58 Pregnancy and Heart Disease High riskEisenmenger’s syndromeSevere pulmonary HTNSevere aortic stenosis/LVOT obstructionCoarctation of the aorta with obstructionMarfan’s syndrome with aortic root > 43 mmSymptomatic systemic ventricular dysfunction with EF < 40%Need referral to high risk OB center with cardiology collaborationLower risk lesions can typically have normal pregnancy and deliveryCARPREG scorePoor functional status (NYHA >2) or cyanosisSystemic ventricular dysfunctionLeft heart obstructionHistory of heart failure, stroke, or arrhythmia
59 Risk of CHD in Offspring of Parents with CHD Typically 3-12%Can be up to 50% (Marfan’s syndrome)Fetal ultrasonography weeks
60 Breaking It Down Valvular heart disease (2-5 questions) Aortic stenosis – elderly vs youngerAortic regurgitation – Marfan’s or endocarditisMVP – maneuvers, SBE prophylaxisHCM – sudden death in an athlete, maneuversMitral stenosis – rheumatic heart diseaseTricuspid stenosis with carcinoid patientTricuspid regurgitation in a patient with right heart failure
61 Aortic StenosisScenarios – young to middle aged adult with bicuspid valve, older adult (> 70 y/o) with tricuspid valveDiagnosisSymptoms are chest pain, syncope, CHFPE shows 3-4/6 SEM at RUSB radiating to carotids, pulsus parvus et tardus (weak and delayed upstrokes)Tests – echo, cath only as pre-op for CADMgt – surgery, balloon valvuloplasty is only palliative and short-lived, TAVR new option – only for inoperable or extreme high risk at present – probably too early for boards right now
62 Aortic Regurgitation Scenario – Marfan’s syndrome, endocarditis Diagnosis – shortness of breath, early high-pitched decrescendo diastolic murmur at left or right upper sternal border, wide pulse pressure, brisk pulsesTest – echoMgt – afterload reduction with ACE inhibitor or nifedipine, valve replacement for EF < 55% or LVESD > 55mm
63 MVP Favorite board question Scenario – young woman with palpitations, chest painDiagnosis – mid-systolic click with late systolic murmur, increases with ValsalvaTest – echoMgt – beta blocker for symptoms, SBE prophylaxis no longer recommended!, valve repair only for severe regurgitation +/- atrial fibrillation or pulmonary HTN
65 Hypertrophic Cardiomyopathy Favorite board questionScenario – young athlete with syncope or aborted sudden death, SOB, diastolic heart failureDiagnosis – SEM at RUSB which increases with Valsalva, brisk carotid upstrokes, S4, pulsus bisferiensTest – EKG with LVH and T wave inversion, echoMgt – beta blockers and calcium channel blockers, surgical or percutaneous myectomy, ICD placement if high risk for sudden death, no competitive athletics except golf and bowling, screening of first- and second-degree relatives
69 Differentiating Aortic Stenosis from Hypertrophic Cardiomyopathy SameBoth may present with syncopeBoth have a harsh SEM radiating to the carotidsDifferentHCM usually younger than ASCarotid upstrokes are brisk with HCM, diminished with ASMurmur gets louder with Valsalva with HCM, softer with Valsalva with AS
70 Mitral Stenosis Yet another favorite board question Scenario – woman with history of rheumatic heart diseaseDiagnosis – DOE, palpitations, PND, diastolic rumble with loud S1 and opening snap just after S2, small PMI, palpable P2, ralesTests – echo, TEE to grade valveMgt – slow heart rate to improve diastolic filling time – beta blockers, SBE prophylaxis no longer required, balloon valvuloplasty is the first line procedure for these pts (as opposed to AS)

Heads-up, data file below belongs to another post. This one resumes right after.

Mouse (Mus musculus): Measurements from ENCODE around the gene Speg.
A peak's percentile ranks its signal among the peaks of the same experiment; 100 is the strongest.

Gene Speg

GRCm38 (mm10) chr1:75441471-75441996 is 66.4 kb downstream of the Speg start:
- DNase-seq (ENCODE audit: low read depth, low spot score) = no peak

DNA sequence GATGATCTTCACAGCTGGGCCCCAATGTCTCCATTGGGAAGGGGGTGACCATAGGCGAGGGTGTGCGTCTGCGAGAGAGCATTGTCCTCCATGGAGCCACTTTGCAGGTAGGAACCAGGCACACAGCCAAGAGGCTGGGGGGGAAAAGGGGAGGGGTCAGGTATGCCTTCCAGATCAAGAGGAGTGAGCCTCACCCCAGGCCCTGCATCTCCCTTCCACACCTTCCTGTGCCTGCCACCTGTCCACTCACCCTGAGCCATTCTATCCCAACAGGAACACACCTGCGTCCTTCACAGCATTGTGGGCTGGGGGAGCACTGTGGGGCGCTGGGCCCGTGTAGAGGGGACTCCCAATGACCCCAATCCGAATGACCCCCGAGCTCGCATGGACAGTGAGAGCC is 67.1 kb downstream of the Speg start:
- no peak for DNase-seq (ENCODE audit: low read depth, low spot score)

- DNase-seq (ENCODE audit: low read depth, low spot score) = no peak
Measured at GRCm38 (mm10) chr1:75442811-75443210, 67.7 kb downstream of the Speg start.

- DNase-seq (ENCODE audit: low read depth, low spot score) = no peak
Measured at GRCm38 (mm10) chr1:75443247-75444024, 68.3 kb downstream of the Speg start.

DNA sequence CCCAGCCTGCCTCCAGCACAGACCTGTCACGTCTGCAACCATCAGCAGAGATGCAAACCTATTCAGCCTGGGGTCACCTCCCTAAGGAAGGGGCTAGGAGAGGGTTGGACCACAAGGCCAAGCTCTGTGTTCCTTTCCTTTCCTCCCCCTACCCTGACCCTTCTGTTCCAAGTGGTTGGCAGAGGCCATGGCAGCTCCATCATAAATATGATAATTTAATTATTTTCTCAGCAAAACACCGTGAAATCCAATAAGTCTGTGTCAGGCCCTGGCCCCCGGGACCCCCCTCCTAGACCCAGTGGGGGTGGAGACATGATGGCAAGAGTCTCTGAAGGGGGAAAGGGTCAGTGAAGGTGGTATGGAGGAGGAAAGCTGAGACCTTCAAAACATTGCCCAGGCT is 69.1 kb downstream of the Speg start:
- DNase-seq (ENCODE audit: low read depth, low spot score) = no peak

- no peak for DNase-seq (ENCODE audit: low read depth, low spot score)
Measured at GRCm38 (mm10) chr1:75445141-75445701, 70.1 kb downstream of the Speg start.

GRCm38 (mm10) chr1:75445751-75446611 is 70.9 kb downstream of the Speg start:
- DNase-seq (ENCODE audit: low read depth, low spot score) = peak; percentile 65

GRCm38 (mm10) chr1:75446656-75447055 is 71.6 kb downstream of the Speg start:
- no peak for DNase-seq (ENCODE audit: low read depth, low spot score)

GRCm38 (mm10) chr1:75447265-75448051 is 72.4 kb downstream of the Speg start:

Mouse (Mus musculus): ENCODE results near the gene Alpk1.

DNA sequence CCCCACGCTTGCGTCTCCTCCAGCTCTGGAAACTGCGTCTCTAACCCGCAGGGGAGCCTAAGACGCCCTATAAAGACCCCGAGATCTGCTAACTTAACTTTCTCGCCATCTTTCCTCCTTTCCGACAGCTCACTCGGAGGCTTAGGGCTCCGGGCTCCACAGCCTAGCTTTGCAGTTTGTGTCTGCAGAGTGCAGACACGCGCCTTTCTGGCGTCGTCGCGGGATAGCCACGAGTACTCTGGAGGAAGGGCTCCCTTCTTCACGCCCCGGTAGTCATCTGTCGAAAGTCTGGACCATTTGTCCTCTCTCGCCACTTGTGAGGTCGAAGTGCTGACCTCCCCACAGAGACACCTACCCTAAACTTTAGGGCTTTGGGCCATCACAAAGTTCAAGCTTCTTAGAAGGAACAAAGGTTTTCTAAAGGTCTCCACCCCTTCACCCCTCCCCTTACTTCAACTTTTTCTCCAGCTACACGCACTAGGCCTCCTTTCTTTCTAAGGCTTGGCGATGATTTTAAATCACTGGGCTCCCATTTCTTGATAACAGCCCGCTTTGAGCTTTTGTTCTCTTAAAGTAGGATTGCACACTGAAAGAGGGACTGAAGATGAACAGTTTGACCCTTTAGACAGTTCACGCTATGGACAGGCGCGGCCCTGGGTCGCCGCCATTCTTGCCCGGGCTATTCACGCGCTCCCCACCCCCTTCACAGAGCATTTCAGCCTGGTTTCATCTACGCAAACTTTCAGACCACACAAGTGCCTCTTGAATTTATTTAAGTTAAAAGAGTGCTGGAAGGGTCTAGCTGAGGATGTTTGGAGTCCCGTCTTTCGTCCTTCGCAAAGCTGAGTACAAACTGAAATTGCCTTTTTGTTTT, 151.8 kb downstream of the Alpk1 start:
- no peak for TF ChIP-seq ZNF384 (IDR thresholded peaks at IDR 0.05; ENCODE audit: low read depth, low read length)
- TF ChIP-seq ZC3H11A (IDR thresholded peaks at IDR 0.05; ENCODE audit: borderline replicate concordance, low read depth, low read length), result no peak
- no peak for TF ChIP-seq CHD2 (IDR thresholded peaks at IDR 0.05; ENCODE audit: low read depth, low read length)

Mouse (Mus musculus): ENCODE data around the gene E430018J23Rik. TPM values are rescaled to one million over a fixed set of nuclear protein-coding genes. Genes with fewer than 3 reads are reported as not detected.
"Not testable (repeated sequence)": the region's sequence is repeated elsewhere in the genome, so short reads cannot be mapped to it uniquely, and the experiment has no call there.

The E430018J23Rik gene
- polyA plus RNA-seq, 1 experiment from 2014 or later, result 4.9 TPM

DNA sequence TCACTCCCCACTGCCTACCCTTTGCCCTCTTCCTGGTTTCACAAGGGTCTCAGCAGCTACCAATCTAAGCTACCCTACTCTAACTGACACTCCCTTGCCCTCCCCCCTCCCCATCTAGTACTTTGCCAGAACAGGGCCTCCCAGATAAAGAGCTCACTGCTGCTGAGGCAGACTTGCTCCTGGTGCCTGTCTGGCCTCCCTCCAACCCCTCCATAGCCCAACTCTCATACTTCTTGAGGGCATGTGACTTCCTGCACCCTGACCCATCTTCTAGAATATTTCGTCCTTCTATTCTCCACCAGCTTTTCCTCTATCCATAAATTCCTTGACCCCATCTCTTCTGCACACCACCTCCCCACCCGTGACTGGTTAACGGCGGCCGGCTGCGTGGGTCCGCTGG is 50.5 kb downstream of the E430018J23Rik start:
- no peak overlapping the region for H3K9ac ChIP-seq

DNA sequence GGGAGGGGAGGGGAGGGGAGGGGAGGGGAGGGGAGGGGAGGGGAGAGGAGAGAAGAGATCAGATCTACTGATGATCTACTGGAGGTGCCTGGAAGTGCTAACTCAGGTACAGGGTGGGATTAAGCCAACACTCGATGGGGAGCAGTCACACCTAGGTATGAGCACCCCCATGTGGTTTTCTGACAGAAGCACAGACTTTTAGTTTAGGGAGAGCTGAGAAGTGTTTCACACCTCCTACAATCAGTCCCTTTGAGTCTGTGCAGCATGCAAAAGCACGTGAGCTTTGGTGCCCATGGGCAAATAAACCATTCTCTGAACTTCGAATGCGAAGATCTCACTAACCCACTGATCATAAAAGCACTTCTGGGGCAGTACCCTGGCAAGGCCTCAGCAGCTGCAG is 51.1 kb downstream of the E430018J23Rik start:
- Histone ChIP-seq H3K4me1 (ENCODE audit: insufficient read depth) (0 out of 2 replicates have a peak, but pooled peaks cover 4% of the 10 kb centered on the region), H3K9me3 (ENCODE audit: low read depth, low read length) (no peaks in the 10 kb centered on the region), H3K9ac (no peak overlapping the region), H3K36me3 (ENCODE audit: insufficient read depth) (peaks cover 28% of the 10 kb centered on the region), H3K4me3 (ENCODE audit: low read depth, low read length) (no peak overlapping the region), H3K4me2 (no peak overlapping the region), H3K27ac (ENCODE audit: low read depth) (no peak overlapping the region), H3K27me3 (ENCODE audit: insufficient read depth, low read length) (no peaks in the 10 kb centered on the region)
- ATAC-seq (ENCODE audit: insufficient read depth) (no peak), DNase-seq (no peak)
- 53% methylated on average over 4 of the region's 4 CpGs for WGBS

71 Tricuspid Stenosis Not a likely question Same murmur as mitral stenosis but at left sternal border rather than apexPresent with right heart failure rather than DOE and ralesSeen in association with carcinoid and with prior use of Fen-Phen
72 Tricuspid Regurgitation Not a likely test question, but may see a case of pulm HTN with TR and also PRScenario – young woman with severe SOB, hypoxia, and right heart failure – edema, ascites, elevated JVP, large v wave, pulsatile liverDiagnosis – echo, right heart cath, CTA – must rule out other etiologies – CTD, congenital heart disease, recurrent PEMgt – pulm HTN has poor prognosis if no reversible cause, O2, calcium blockers, Coumadin, prostacyclin analogs (epoprostenol), endothelin receptor antagonists (bosentan), phosphodiesterase-5 inhibitors (sildenafil), lung transplantation
73 Endocarditis Guidelines – Updated 2008 No Class I indications for endocarditis prophylaxisClass IIA recommendationsAntibiotic prophylaxis is reasonable for dental procedures for patients with –Prosthetic cardiac valve or material used in valve repairPrevious endocarditisCongenital heart diseaseUnrepaired cyanotic disease, including palliative shunts/conduitsCompletely repaired CHD for the first six months after correctionRepaired CHD with residual defects at site of prosthesisCardiac transplant with valvular heart diseaseNo prophylaxis for GI or GU procedures
74 SBE Prophylaxis Know prophylaxis regimen Amoxicillin 2.0 g orally 1 hour before procedureKnow what to use in a PCN allergic patient!Clindamycin 600 mg orally 1 hour before procedureKeflex 2.0 g orally 1 hour before procedureZithromax 500 mg orally 1 hour before procedure
75 EndocarditisScenario – think about it in a pt with multisystem involvement, fever, chills, skin lesions, recent dental work or surgery, murmur – also with an IV drug user with multiple lung lesionsDiagnosis – clinical picture, fever, regurgitant murmur, splenomegaly, Janeway lesions, Osler’s nodes, Roth’s spots, anemia, leukocytosis, elevated ESR and CRP, glomerulonephritisTests – blood cultures are mainstay of diagnosis, echo/TEEMgt – IV antibioticsEmpiric therapy – Vancomycin after 2-3 sets of blood cultures drawnGuide further therapy based on organism/sensitivitiesPCN G or Rocephin for 4 weeksPCN G + Gentamicin for 2 weeksCommon organism – Viridans group streptococciUnusual organism associationsStrep gallolyticus (formerly Strep bovis)Associated with colon cancerNeeds colonscopy